A KHN investigation finds that hospitals with high rates of covid patients who didn’t have the diagnosis when they were admitted have rarely been held accountable due to multiple gaps in government oversight.
In Hartford, Connecticut, public health leaders engage barbers and faith leaders to combat vaccine skepticism in the Black community.
Sen. Joe Manchin (D-W.Va.) dealt a blow to congressional efforts to pass President Joe Biden’s domestic agenda bill, forcing Democrats to regroup starting in 2022. Meanwhile, the omicron covid variant spreads rapidly in the U.S., threatening the stability of the nation’s health care system. Joanne Kenen of Politico and the Johns Hopkins School of Public Health, Rachel Cohrs of Stat and Sarah Karlin-Smith of the Pink Sheet join KHN’s Julie Rovner to discuss these issues and more, plus a look back at the year in health policy. Also this week, Rovner interviews Ceci Connolly, president and CEO of the Alliance of Community Health Plans.
In this episode, host Dan Weissmann talks to reporters who investigated the shortage of tests and traced the U.S. rapid-testing problem back to government agencies.
After baby Dorian Bennett arrived two months early and spent more than 50 days in the neonatal ICU, his parents received a bill of more than $550,000 — despite having insurance. The Florida hospital had a not-so-helpful suggestion: monthly payments of more than $45,000 for a year.
Gunnison paramedics cover the largest response zone in Colorado. Because of covid and the lack of nearby hospital beds, patients increasingly are transported long distances, leaving few ambulances to respond to emergencies.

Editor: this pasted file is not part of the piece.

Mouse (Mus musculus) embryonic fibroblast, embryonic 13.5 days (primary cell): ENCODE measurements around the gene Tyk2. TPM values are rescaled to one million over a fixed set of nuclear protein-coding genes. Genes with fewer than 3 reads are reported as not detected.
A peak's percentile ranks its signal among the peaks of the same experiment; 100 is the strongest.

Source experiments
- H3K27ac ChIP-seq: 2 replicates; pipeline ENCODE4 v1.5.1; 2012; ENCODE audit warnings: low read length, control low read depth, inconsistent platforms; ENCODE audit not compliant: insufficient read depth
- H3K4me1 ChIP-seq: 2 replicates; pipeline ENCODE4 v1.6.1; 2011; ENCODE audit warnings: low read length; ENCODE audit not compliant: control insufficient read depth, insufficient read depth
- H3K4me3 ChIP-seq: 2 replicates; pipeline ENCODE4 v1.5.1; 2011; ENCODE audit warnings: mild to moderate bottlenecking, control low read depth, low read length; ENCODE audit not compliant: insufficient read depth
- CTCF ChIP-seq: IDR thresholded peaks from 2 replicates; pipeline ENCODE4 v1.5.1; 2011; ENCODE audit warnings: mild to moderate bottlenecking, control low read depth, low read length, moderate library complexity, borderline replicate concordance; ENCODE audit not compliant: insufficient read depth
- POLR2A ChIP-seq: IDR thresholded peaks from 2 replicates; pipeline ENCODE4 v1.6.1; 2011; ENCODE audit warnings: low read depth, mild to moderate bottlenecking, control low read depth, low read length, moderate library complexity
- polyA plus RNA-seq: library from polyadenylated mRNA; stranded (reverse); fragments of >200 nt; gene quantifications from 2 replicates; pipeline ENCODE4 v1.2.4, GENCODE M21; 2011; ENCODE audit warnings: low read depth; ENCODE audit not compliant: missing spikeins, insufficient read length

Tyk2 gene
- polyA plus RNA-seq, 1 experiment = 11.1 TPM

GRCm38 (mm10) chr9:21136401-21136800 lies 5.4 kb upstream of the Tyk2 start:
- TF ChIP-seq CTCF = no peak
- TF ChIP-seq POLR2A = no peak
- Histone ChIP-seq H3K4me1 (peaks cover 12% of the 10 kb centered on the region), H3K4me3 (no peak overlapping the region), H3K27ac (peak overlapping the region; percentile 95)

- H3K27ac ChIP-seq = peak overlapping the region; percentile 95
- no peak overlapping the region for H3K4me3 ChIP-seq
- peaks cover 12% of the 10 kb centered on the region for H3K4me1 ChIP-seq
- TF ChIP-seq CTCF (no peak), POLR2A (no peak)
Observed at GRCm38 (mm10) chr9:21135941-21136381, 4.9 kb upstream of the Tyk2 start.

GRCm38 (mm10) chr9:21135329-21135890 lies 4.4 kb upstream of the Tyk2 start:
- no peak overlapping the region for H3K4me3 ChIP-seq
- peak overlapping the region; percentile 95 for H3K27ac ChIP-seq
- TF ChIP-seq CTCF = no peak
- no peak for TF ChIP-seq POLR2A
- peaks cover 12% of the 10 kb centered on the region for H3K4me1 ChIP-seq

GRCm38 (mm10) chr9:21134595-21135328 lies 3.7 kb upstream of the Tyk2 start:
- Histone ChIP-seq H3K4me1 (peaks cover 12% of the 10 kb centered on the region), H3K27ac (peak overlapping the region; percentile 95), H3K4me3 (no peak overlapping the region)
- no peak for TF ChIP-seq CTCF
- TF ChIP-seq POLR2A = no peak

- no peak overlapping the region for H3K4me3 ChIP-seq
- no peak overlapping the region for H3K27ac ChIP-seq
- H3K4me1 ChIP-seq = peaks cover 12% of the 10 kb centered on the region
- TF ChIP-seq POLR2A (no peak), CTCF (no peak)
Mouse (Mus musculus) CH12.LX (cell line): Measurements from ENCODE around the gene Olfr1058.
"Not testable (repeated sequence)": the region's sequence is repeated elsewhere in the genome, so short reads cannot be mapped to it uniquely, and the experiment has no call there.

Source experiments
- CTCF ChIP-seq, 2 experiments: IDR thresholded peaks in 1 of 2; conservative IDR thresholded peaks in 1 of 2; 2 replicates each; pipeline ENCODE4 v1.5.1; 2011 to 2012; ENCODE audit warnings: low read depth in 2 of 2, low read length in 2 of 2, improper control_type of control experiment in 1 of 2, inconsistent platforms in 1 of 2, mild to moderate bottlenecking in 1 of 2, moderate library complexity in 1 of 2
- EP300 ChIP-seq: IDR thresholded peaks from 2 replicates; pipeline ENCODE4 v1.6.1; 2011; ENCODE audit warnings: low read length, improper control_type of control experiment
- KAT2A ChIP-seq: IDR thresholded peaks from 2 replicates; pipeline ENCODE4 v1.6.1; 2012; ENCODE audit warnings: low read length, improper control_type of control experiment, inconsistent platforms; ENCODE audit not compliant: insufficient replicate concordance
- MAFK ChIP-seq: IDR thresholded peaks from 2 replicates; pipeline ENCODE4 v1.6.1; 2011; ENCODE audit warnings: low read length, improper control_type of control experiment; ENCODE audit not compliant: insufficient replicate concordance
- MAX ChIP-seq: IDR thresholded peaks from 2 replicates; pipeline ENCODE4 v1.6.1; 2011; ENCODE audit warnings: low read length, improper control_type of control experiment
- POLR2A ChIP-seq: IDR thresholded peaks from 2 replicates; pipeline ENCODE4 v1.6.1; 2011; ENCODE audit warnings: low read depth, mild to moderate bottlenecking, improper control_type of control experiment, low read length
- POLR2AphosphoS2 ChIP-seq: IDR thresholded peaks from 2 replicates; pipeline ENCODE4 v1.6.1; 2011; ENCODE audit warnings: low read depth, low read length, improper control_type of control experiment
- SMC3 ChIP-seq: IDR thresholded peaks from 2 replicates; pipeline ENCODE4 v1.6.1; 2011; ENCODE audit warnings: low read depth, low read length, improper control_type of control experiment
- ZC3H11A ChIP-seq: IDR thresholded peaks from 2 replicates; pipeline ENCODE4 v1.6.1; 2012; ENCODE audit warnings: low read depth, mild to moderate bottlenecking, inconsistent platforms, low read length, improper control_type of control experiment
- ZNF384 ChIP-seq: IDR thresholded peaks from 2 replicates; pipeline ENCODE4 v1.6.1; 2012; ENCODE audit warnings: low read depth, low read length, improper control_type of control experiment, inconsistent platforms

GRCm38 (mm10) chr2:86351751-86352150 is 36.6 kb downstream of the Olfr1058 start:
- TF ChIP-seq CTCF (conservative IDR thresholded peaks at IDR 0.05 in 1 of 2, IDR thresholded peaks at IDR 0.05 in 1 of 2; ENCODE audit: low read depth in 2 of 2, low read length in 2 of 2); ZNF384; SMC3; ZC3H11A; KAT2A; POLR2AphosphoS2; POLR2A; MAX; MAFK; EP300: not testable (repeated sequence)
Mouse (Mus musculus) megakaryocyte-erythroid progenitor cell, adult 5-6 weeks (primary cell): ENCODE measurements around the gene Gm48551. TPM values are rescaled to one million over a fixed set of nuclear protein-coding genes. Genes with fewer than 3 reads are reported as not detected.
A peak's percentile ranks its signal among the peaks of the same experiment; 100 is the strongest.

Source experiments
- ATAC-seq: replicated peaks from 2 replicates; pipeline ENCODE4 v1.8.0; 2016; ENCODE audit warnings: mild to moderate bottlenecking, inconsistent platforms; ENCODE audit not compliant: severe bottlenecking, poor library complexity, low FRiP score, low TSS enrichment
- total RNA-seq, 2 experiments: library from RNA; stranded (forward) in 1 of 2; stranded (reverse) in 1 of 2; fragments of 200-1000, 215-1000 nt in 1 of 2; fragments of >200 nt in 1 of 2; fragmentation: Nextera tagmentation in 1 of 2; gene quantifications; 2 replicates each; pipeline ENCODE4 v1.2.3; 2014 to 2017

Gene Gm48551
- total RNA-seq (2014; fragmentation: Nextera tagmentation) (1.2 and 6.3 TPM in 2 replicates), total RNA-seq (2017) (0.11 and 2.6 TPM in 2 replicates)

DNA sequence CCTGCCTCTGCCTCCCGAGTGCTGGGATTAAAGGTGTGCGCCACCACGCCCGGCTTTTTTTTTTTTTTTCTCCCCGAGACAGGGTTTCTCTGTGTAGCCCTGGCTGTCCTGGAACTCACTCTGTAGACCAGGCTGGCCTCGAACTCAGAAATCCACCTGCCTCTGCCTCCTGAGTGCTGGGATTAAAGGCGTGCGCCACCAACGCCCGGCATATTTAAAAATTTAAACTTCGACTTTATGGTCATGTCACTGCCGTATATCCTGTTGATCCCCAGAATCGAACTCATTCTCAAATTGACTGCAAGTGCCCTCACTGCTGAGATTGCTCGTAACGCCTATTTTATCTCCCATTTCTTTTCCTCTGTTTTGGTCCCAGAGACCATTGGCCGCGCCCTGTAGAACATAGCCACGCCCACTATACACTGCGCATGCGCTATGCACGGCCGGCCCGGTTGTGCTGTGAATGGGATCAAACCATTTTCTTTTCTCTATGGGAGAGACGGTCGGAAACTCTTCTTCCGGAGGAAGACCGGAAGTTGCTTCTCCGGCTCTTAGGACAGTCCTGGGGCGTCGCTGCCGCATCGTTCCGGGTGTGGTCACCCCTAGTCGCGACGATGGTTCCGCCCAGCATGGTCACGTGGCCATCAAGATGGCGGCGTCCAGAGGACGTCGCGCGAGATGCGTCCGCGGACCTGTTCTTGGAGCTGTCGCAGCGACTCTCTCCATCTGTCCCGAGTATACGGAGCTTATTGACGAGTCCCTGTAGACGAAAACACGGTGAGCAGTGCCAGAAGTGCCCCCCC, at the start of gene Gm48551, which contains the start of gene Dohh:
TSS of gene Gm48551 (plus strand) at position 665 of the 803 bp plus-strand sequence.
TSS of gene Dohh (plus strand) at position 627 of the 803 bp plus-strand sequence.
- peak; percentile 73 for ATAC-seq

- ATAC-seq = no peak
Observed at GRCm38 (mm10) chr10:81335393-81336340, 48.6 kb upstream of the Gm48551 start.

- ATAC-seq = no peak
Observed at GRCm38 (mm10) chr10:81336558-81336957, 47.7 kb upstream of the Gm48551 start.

Even before the omicron variant of covid starts to spread widely in the U.S., hospitals are filling up with post-holiday delta cases. Meanwhile, the Supreme Court signals — loudly — that 2022 will be the year it rolls back abortion rights in a big way. Margot Sanger-Katz of The New York Times, Alice Miranda Ollstein of Politico and Mary Ellen McIntire of CQ Roll Call join KHN’s Julie Rovner to discuss these issues and more.
Patients with other ailments are frustrated, and nurses and doctors are stressed and burned out, as unvaccinated covid-19 patients fill ICU and acute care beds.
Law professor Jackie Fox looks at health insurance policies like any other contract, and she has spent 30 years making sound legal arguments to help patients get the care they need.
The fight over covid vaccines continues to intensify, with Republicans on Capitol Hill pushing — with some success — to cancel President Joe Biden’s “test regularly or vaccinate” requirement for private employers. Meanwhile, abortion is not the only health issue before the Supreme Court this term. Joanne Kenen of Politico and the Johns Hopkins Bloomberg School of Public Health, Sarah Karlin-Smith of the Pink Sheet and Rachel Cohrs of Stat News join KHN’s Julie Rovner to discuss these issues and more.
Inside the Black Equity Coalition’s novel effort to share community health intel and scrape government data to understand — and document — the life-threatening differences between white and Black Pittsburgh.